Tree roots might become a problem. Mr. Tree Service of Fairfield discuss how tree roots can be invasive or encroach your home.
Dealing with Invasive Roots
Nobody wants to deal with the problem of invasive tree roots once they’ve reached the destructive stage. Trees search for nutrients and water, which they discover in sewers and plumbing systems. Once they break through, the problems begin.
Above Ground Roots
Sometimes the soil where a tree is growing is not loose enough for the roots to penetrate, which is one reason you may see roots above the soil. Generally roots are about a foot underground, and become visible above ground when they become large. Rain and wind can also contribute to roots that become visible.
There are also times when roots don’t have enough oxygen underground, so they surface to receive it. The roots then become accustomed to living above ground. This becomes concerning when you notice that the roots are spreading near your home.
Far Reaching Damage
Most of us have seen raised sidewalks and pavement because of the effects of tree roots. As a tree grows, its roots grow under the sidewalk where there is oxygen and water. Once the roots have grown along with the entire tree growing, and the roots get large enough, it results in the sidewalk or pavement raising.
While we are familiar with this in our communities, this can also become a similar scenario in our own homes with certain trees. Keep an eye out for signs of root invasion. The signs include vertical cracks in the walls or your home’s foundation, floor buckling and misshapen frames around your doors and windows.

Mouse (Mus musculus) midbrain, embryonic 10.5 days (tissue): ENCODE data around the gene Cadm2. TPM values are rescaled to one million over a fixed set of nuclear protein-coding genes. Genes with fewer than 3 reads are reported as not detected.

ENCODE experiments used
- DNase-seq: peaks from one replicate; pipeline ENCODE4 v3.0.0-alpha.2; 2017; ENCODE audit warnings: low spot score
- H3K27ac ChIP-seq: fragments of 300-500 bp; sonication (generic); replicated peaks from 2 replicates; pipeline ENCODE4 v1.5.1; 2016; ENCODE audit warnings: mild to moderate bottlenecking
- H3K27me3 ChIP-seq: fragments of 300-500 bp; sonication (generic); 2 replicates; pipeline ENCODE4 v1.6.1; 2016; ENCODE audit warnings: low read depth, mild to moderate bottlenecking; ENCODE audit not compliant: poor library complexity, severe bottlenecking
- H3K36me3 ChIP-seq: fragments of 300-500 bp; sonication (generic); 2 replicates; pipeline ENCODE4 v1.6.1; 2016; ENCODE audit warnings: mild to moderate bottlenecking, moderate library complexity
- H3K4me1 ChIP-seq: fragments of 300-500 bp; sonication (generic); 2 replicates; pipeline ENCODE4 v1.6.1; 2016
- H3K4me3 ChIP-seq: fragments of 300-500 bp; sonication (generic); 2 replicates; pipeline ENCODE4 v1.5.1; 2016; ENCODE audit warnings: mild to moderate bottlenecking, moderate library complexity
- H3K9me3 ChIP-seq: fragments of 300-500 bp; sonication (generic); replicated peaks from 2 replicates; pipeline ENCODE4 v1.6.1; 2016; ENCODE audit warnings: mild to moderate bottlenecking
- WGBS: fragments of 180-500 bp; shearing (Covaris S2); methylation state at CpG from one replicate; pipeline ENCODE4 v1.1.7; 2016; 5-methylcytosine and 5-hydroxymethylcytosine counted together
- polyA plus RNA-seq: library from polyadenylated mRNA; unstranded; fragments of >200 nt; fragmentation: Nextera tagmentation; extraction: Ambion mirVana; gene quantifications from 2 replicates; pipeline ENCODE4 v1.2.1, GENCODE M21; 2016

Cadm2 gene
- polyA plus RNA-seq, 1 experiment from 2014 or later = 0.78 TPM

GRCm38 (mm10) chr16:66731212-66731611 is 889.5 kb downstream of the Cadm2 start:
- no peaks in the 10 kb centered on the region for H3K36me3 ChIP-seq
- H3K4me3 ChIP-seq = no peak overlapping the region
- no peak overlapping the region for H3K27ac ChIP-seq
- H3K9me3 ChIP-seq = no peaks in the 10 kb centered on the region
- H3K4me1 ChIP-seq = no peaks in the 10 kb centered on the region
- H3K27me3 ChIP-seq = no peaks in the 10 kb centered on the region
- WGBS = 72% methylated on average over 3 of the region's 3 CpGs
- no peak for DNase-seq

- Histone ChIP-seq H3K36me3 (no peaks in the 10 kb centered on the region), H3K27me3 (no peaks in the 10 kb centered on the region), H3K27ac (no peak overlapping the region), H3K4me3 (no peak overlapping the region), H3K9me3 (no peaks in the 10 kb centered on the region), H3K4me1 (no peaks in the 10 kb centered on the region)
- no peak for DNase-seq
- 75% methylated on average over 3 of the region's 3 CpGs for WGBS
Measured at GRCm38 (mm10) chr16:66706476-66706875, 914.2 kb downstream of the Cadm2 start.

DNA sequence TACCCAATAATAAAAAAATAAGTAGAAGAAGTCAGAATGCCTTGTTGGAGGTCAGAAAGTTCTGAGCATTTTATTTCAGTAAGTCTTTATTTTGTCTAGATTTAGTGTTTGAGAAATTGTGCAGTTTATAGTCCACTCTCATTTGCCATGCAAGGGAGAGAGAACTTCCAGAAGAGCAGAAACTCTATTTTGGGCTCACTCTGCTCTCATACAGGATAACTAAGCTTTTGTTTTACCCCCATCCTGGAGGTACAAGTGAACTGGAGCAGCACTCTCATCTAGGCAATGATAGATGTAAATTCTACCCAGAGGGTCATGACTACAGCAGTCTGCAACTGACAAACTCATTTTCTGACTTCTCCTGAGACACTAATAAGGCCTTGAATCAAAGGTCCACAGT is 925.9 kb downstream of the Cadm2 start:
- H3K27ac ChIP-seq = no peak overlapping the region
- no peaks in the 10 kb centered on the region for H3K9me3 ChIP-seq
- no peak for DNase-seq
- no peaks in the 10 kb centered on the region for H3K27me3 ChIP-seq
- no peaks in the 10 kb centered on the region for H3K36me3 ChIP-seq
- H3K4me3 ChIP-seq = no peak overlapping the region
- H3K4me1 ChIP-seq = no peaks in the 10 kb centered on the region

Large trees that are close to your driveway can become troublesome as the roots continue to grow. They can raise your pavement, making your driveway uneven and a tripping hazard.
Unfortunately, our plumbing isn’t always safe from invasive roots either. Roots are attracted to whatever water sources it finds, and if your pipes happen to have a leak in them, the tree roots will find them. This is especially true for the terracotta pipes that were used many years ago and are still under many homes. Pipes that have root invasion clog your drains and don’t unclog with drain cleaners, affect your water flow, and can cause other leaks. Not only is this problem terribly frustrating, it is also rather costly to fix.
What Can Be Done?
Now that you are better informed about invasive roots, there are a few preventative measures you can take to avoid the problem when planting new trees.
Distance and Barriers
When planting new trees, keep the tree several feet away from any underground water sources. Root barriers are basically an underground wall that prevent roots from reaching places that will cause damage.
Roots that are above the ground can be trimmed. It’s important to avoid cutting the main roots, as it will kill your tree.
If a tree is beyond preventative stages, and you notice the roots are beginning to grow out of control, you may have to choose having your tree removed to prevent further damage.